wo de ai ye zhen
yue liang dai biao wo de xin

ni wen wo ai ni you duo shen
wo ai ni you ji fen
wo de qing bu yi
wo de ai bu bian
yue liang dai biao wo de xin

* qing qing de yi ge wen
yi jin da dong wo de xin
shen shen de yi duan qing
jiao wo si nian dao ru jin

* ni wen wo ai ni you duo shen
wo ai ni you ji fen

* ** ni qu xiang yi xiang
ni qu kan yi kan
yue liang dai biao wo de xin

Repeat *

Repeat **

Simplified Chinese

Due to the lack of support in many browsers for Chinese characters (including mine!), I have put up the lyrics in Simplified Chinese in an image file:

The moon represents my heart simplified Chinese

The moon represents my heart simplified Chinese

213 thoughts on “Moon Represents My Heart by Teresa Teng – Lyrics and Meaning”

  1. This is awesome! I’ve been trying to look for the lyrics for so long n it’s been my all time fav song :) Even though I’m an Indian origin but whenever I hear someone sings this song, I’m so touched. After so many years, I’m able to know what’s the meaning of this song. Teresa Teng is just great, wonderful singer and her beautiful voice touches the soul… Thanks Donn! U hv done such a wonderful job :)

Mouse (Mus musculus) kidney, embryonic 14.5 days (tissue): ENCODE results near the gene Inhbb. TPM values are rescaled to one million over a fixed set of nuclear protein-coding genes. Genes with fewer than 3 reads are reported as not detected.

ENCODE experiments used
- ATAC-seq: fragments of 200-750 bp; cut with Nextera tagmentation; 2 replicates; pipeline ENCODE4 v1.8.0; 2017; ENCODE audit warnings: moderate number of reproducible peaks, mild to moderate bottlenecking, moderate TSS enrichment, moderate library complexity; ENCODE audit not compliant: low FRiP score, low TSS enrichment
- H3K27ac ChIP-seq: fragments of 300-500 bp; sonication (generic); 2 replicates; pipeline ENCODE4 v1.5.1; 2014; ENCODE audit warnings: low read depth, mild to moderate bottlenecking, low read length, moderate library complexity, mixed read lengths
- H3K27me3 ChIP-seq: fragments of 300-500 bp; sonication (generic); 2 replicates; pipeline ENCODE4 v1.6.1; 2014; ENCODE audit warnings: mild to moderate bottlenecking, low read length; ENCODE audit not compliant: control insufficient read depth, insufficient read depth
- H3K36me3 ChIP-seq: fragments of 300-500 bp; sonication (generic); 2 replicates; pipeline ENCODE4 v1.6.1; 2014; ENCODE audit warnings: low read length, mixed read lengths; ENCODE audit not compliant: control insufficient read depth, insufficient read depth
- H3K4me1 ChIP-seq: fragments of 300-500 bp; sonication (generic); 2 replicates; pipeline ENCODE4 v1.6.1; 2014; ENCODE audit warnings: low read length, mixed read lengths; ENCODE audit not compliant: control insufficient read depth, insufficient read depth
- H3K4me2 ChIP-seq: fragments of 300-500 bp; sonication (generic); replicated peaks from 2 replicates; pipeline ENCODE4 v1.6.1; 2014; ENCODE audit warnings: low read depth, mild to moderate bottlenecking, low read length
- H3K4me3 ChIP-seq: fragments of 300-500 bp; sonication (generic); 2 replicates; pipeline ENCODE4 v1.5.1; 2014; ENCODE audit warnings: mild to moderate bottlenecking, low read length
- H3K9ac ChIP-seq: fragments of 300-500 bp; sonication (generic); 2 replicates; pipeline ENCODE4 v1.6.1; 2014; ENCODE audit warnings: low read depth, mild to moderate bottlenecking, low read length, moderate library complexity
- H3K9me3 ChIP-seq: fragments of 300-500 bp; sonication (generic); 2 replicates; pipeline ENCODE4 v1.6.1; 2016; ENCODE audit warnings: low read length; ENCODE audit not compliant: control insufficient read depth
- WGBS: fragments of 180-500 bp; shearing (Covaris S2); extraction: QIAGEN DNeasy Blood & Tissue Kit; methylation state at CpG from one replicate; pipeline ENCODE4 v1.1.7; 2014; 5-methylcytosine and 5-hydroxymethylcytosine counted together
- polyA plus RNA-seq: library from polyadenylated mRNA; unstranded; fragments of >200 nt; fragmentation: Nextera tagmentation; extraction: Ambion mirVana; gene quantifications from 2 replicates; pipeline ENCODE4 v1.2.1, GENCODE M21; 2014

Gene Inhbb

2. Hi Donn.
    Been searching for very long time. Wanted this song but difficult keywords; clicked “wo ai ni”, others came up. Until yesterday I heard the song sung near my ear: “ni wen wo ai ni….”, I wrote it. And TARAAA, I found you! I mean your article! Awesome! (actually my heart went so warm to find this). I really really thank you for providing this title, lyrics, hanyu-pinyin, and translation plus interpretation. YOU DID THIS BEAUTIFULLY, SO WELL!
    By the way, the moon is so special. Lunar new year that came from the moon is made sense. Moon-cake (yumm i love it); Chang’er and Hou Yi.

    Have you any IDEA about the moon: writing, poem, video, scientific review of the moon? Actually the moon has 10 unbelieveable facts?

  3. Hi Don

    Teresa Teng’s songs are very popular in Indonesia. Teresa Teng was also singing a few songs in Indonesian. I know this song (Yue Liang Dai Biao Wo De Xin) while still a child in the late 1970s and to this day the song still occupies the position as the number one mandarin song of the most famous in Indonesia.

    Thank You

    Lutfi from Jakarta

  4. I’m amazed by your efforts to interpretate this song. To tell you the truth I’m not her (Teresa Teng) huge fan, but since my mom, and my dad her huge fan, I can’t help to being her huge fan too. This song sounds sad, yet romantic. Even my mom, and my dad dance together when they play this song, I’m really envy them!!! Thanks for Teresa Teng for her lovely song, and for Mr. Donn for your efforts to enlight me.

    Sincerely,
    Ricky from Indonesia